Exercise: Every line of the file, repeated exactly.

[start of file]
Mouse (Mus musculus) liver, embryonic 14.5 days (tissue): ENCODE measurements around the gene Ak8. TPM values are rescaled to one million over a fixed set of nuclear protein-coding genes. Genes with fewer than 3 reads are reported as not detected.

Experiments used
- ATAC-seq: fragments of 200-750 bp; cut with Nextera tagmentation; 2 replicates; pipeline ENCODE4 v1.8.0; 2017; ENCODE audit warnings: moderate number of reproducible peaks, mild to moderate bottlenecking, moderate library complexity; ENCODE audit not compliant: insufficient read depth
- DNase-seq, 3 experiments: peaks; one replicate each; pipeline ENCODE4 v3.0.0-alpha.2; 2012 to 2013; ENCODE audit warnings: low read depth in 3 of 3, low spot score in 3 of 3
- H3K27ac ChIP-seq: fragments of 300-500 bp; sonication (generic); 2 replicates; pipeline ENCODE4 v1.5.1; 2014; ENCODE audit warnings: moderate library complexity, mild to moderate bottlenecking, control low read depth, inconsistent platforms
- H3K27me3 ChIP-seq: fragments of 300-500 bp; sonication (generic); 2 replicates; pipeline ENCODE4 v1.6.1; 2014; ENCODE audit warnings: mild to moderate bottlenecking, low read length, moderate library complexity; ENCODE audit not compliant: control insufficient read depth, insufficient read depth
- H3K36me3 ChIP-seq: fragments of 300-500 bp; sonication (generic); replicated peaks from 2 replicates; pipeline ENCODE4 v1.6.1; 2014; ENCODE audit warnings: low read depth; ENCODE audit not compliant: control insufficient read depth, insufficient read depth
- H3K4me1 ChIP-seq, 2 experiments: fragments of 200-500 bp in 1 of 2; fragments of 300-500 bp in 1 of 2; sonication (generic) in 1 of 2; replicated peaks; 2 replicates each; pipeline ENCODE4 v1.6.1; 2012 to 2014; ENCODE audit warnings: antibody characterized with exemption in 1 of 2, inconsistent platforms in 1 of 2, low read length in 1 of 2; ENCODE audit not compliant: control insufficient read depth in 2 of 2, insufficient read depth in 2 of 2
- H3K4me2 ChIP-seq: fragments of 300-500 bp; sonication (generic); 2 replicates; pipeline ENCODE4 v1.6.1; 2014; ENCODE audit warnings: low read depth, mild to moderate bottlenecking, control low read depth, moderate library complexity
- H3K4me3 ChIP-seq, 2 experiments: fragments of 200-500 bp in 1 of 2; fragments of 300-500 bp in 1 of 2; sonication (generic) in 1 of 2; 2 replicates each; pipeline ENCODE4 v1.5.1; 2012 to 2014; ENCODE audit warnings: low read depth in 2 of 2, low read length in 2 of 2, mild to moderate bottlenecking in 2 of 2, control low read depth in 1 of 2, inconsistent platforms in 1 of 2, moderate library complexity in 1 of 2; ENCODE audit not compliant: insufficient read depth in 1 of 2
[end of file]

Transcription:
Mouse (Mus musculus) liver, embryonic 14.5 days (tissue): ENCODE measurements around the gene Ak8. TPM values are rescaled to one million over a fixed set of nuclear protein-coding genes. Genes with fewer than 3 reads are reported as not detected.

Experiments used
- ATAC-seq: fragments of 200-750 bp; cut with Nextera tagmentation; 2 replicates; pipeline ENCODE4 v1.8.0; 2017; ENCODE audit warnings: moderate number of reproducible peaks, mild to moderate bottlenecking, moderate library complexity; ENCODE audit not compliant: insufficient read depth
- DNase-seq, 3 experiments: peaks; one replicate each; pipeline ENCODE4 v3.0.0-alpha.2; 2012 to 2013; ENCODE audit warnings: low read depth in 3 of 3, low spot score in 3 of 3
- H3K27ac ChIP-seq: fragments of 300-500 bp; sonication (generic); 2 replicates; pipeline ENCODE4 v1.5.1; 2014; ENCODE audit warnings: moderate library complexity, mild to moderate bottlenecking, control low read depth, inconsistent platforms
- H3K27me3 ChIP-seq: fragments of 300-500 bp; sonication (generic); 2 replicates; pipeline ENCODE4 v1.6.1; 2014; ENCODE audit warnings: mild to moderate bottlenecking, low read length, moderate library complexity; ENCODE audit not compliant: control insufficient read depth, insufficient read depth
- H3K36me3 ChIP-seq: fragments of 300-500 bp; sonication (generic); replicated peaks from 2 replicates; pipeline ENCODE4 v1.6.1; 2014; ENCODE audit warnings: low read depth; ENCODE audit not compliant: control insufficient read depth, insufficient read depth
- H3K4me1 ChIP-seq, 2 experiments: fragments of 200-500 bp in 1 of 2; fragments of 300-500 bp in 1 of 2; sonication (generic) in 1 of 2; replicated peaks; 2 replicates each; pipeline ENCODE4 v1.6.1; 2012 to 2014; ENCODE audit warnings: antibody characterized with exemption in 1 of 2, inconsistent platforms in 1 of 2, low read length in 1 of 2; ENCODE audit not compliant: control insufficient read depth in 2 of 2, insufficient read depth in 2 of 2
- H3K4me2 ChIP-seq: fragments of 300-500 bp; sonication (generic); 2 replicates; pipeline ENCODE4 v1.6.1; 2014; ENCODE audit warnings: low read depth, mild to moderate bottlenecking, control low read depth, moderate library complexity
- H3K4me3 ChIP-seq, 2 experiments: fragments of 200-500 bp in 1 of 2; fragments of 300-500 bp in 1 of 2; sonication (generic) in 1 of 2; 2 replicates each; pipeline ENCODE4 v1.5.1; 2012 to 2014; ENCODE audit warnings: low read depth in 2 of 2, low read length in 2 of 2, mild to moderate bottlenecking in 2 of 2, control low read depth in 1 of 2, inconsistent platforms in 1 of 2, moderate library complexity in 1 of 2; ENCODE audit not compliant: insufficient read depth in 1 of 2